Background: I came across this article by Gabriel Staples to calculate static and dynamic thrust of a propeller. In the derivation, it was assumed that the exit velocity is equal to the pitch speed of the propeller, a function of RPM and propeller pitch (inches). However, it was also mentioned that this assumption is far from truth in real life, so the final thrust equation derived was empirically corrected.

Question: I want to know what will be the average airspeed behind the propeller (exit velocity), if the engine is not moving forward (static thrust). Is there a way to calculate it?

(I want to know this speed to calculate the effectiveness of control surfaces submerged in the propwash)

  • $\begingroup$ As engineer: calculate but do not trust results: measure them! Answers below may give you some estimates, but they assume a lot. $\endgroup$ Commented Jun 17 at 7:12

2 Answers 2


You want to look into hover momentum theory.

The induced velocity at a hovering rotor $v_i$ is:


Where $T$ is the thrust and $A$ is the area of the disk, so $T/A$ is the disk loading. $\rho$ is the air density.

After the rotor, the streamtube that passes through the rotor will contract and accelerate. Eventually, it will reach a velocity of twice the velocity at the rotor.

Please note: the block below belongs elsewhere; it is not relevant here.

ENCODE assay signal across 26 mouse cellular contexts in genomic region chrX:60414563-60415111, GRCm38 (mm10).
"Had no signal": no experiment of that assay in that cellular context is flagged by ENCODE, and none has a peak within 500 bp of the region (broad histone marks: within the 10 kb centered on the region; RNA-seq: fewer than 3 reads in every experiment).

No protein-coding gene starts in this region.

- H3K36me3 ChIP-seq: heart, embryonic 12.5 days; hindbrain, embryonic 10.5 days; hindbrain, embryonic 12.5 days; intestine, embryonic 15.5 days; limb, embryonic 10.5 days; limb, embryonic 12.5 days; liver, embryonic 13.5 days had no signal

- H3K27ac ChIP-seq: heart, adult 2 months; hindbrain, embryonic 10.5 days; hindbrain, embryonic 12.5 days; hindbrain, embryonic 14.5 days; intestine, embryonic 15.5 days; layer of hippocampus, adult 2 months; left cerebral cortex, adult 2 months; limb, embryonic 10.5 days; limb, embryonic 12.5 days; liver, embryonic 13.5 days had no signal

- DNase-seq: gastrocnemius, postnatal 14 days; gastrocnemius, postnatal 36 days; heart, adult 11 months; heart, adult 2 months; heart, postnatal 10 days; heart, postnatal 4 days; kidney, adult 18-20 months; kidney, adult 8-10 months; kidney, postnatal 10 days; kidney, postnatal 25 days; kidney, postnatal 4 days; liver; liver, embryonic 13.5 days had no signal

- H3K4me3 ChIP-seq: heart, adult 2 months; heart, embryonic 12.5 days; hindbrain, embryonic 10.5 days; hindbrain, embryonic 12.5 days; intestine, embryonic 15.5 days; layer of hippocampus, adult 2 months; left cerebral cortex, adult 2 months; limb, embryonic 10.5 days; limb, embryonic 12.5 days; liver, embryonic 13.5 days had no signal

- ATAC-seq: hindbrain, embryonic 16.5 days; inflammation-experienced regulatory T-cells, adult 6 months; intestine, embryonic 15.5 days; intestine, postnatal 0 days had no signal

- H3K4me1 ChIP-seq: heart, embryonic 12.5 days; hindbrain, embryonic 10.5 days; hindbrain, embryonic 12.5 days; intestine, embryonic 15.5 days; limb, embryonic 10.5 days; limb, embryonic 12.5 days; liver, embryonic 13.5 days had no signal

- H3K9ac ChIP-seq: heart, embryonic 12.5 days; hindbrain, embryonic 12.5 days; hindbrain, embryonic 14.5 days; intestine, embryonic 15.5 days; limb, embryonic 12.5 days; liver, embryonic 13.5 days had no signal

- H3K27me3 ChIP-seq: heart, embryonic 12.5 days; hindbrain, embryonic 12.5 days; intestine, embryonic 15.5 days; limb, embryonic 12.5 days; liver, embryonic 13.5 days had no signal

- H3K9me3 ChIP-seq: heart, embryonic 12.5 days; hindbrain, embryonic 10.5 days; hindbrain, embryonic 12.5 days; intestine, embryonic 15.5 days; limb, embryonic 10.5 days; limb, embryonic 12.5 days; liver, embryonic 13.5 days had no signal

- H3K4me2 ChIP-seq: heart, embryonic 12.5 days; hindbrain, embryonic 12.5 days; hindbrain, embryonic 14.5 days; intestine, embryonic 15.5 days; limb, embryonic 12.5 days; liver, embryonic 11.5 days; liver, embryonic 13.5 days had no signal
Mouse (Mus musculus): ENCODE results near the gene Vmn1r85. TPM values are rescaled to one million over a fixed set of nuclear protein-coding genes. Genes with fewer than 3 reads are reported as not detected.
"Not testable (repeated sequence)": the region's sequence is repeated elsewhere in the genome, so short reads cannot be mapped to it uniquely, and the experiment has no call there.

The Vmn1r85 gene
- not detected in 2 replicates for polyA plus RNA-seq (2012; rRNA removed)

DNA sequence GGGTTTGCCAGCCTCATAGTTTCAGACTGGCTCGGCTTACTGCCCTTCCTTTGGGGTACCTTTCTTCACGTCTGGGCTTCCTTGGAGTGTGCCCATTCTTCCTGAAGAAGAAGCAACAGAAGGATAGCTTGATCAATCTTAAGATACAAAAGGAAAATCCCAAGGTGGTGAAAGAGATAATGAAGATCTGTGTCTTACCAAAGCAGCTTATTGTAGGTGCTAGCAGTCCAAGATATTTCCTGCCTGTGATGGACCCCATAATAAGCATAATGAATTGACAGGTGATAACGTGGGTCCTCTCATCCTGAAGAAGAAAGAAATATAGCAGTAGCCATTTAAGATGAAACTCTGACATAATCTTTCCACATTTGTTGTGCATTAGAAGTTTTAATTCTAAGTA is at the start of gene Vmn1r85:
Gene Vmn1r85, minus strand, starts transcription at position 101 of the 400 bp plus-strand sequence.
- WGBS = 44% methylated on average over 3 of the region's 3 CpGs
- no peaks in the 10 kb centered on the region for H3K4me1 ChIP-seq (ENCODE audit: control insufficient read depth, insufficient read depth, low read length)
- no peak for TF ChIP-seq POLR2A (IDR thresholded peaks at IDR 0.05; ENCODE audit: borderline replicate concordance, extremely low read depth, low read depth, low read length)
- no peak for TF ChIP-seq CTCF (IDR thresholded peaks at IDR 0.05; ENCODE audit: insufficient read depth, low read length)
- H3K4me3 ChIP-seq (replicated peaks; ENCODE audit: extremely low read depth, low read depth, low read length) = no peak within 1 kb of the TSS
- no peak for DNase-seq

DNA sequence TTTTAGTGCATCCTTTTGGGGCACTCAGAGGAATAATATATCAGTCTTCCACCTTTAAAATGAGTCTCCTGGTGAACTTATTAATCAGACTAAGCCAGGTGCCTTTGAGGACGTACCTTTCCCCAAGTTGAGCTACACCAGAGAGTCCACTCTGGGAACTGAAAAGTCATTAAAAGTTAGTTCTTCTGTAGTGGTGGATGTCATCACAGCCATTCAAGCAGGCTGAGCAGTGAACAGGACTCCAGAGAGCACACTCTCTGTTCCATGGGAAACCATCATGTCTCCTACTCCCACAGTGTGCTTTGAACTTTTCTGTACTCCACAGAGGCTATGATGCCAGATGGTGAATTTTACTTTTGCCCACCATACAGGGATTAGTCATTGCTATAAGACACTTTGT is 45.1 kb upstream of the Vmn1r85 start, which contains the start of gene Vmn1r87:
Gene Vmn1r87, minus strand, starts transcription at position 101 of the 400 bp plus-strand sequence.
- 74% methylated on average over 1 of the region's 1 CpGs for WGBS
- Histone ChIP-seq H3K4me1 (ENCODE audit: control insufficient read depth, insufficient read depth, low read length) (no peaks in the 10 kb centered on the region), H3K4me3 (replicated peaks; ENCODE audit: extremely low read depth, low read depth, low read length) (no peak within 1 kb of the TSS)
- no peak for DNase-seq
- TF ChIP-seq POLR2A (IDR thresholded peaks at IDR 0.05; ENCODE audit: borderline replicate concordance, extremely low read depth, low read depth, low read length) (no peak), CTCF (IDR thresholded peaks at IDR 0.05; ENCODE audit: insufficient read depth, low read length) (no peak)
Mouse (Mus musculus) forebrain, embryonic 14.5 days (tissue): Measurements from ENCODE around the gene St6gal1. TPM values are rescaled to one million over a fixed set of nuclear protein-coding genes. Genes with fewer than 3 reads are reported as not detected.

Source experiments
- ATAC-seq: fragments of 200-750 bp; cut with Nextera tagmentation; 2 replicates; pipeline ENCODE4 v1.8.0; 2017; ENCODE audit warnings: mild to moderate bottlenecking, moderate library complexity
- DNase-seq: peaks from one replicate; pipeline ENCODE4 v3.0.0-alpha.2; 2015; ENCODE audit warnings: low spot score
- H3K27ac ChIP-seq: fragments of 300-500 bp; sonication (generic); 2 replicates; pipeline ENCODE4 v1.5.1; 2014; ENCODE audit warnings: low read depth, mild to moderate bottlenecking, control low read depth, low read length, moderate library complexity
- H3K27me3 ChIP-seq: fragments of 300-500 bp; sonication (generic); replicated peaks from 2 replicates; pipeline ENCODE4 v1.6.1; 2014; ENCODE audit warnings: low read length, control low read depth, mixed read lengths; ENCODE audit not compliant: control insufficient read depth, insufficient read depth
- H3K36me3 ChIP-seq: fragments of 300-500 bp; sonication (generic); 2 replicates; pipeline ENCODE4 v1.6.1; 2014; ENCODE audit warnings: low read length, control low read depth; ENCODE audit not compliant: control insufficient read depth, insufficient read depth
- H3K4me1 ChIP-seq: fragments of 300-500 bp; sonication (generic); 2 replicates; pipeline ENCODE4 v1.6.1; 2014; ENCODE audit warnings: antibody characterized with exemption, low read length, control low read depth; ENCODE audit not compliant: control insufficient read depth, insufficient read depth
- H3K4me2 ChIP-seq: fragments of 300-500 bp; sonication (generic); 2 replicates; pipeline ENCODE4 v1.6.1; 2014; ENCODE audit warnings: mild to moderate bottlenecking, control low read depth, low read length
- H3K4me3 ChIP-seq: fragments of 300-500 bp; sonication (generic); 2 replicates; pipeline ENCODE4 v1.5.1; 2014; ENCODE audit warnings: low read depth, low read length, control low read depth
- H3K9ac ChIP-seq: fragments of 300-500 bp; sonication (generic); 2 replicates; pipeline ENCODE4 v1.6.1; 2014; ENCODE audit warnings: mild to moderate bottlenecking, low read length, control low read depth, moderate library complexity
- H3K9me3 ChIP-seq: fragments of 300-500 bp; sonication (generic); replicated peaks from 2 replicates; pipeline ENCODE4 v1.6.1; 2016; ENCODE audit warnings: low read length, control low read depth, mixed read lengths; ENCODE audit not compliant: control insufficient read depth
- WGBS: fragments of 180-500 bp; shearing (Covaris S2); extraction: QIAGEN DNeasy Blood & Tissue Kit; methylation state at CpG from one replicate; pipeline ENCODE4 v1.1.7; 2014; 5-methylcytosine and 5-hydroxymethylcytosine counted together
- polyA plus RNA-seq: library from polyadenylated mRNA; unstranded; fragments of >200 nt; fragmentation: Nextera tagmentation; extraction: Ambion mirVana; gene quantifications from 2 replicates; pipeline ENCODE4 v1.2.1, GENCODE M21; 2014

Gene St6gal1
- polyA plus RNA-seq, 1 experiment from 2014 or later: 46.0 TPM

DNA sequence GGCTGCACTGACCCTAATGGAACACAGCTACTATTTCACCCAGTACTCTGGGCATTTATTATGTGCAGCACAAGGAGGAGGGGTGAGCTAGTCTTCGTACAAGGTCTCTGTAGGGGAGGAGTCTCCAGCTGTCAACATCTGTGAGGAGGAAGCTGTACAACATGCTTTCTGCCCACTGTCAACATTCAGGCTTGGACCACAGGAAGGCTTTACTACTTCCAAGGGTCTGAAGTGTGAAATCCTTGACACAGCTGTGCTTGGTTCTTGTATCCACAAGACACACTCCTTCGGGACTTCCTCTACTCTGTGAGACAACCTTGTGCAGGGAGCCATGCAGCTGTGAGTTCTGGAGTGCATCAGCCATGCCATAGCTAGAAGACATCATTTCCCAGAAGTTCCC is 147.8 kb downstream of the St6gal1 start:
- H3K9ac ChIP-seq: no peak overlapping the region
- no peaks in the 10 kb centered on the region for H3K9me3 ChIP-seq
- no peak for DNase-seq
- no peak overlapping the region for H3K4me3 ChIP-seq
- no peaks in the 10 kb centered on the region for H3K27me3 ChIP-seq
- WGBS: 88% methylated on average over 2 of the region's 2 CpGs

• $\begingroup$ So what you're saying is exit velocity=2*entry velocity? But then... How do we calculate this, how is entry velocity calculated? How do you get from rotor parameters to exit velocity? $\endgroup$ Commented Jun 15 at 15:45
  • 1
    $\begingroup$ Since the rotor is in hover, far above the rotor, the velocity is zero. At the plane of the rotor, the velocity is v_i. Far after the rotor, the velocity is 2v_i. You calculate v_i (the velocity induced by the rotor) using the equation I gave -- which is in terms of thrust and area. $\endgroup$ Commented Jun 15 at 17:03

Yes, if you know the propeller dimensions and the thrust this propeller generates.

From this answer we can derive an equation which gives exit speed in relation to thrust:

$$\Delta v = \sqrt{\frac{8\cdot T}{\pi\cdot d_p^2\cdot \rho}}$$

This is only valid for the static case: Entry speed is assumed to be zero.

$\Delta v$ = exit speed in m/s
$T\;\,$ = thrust in N
$d_p\,$ = propeller diameter in m
$\rho\;\;$ = air density in kg/m³


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